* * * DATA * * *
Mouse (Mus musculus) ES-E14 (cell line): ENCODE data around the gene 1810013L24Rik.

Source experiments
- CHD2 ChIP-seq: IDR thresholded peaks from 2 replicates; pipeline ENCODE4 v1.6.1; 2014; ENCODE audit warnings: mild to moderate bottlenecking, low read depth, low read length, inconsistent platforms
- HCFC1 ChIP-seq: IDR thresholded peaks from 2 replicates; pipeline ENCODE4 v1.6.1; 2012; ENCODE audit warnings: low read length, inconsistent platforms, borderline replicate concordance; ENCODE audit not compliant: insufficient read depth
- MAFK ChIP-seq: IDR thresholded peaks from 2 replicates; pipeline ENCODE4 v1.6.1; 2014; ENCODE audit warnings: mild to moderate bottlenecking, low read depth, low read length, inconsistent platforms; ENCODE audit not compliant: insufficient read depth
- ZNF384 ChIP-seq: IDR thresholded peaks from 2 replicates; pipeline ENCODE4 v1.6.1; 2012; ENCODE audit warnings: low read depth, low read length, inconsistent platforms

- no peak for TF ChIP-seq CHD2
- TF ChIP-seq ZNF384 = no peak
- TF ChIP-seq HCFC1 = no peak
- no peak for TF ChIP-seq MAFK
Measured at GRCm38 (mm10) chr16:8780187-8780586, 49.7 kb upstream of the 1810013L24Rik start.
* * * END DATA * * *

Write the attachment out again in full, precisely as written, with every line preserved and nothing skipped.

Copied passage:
Mouse (Mus musculus) ES-E14 (cell line): ENCODE data around the gene 1810013L24Rik.

Source experiments
- CHD2 ChIP-seq: IDR thresholded peaks from 2 replicates; pipeline ENCODE4 v1.6.1; 2014; ENCODE audit warnings: mild to moderate bottlenecking, low read depth, low read length, inconsistent platforms
- HCFC1 ChIP-seq: IDR thresholded peaks from 2 replicates; pipeline ENCODE4 v1.6.1; 2012; ENCODE audit warnings: low read length, inconsistent platforms, borderline replicate concordance; ENCODE audit not compliant: insufficient read depth
- MAFK ChIP-seq: IDR thresholded peaks from 2 replicates; pipeline ENCODE4 v1.6.1; 2014; ENCODE audit warnings: mild to moderate bottlenecking, low read depth, low read length, inconsistent platforms; ENCODE audit not compliant: insufficient read depth
- ZNF384 ChIP-seq: IDR thresholded peaks from 2 replicates; pipeline ENCODE4 v1.6.1; 2012; ENCODE audit warnings: low read depth, low read length, inconsistent platforms

- no peak for TF ChIP-seq CHD2
- TF ChIP-seq ZNF384 = no peak
- TF ChIP-seq HCFC1 = no peak
- no peak for TF ChIP-seq MAFK
Measured at GRCm38 (mm10) chr16:8780187-8780586, 49.7 kb upstream of the 1810013L24Rik start.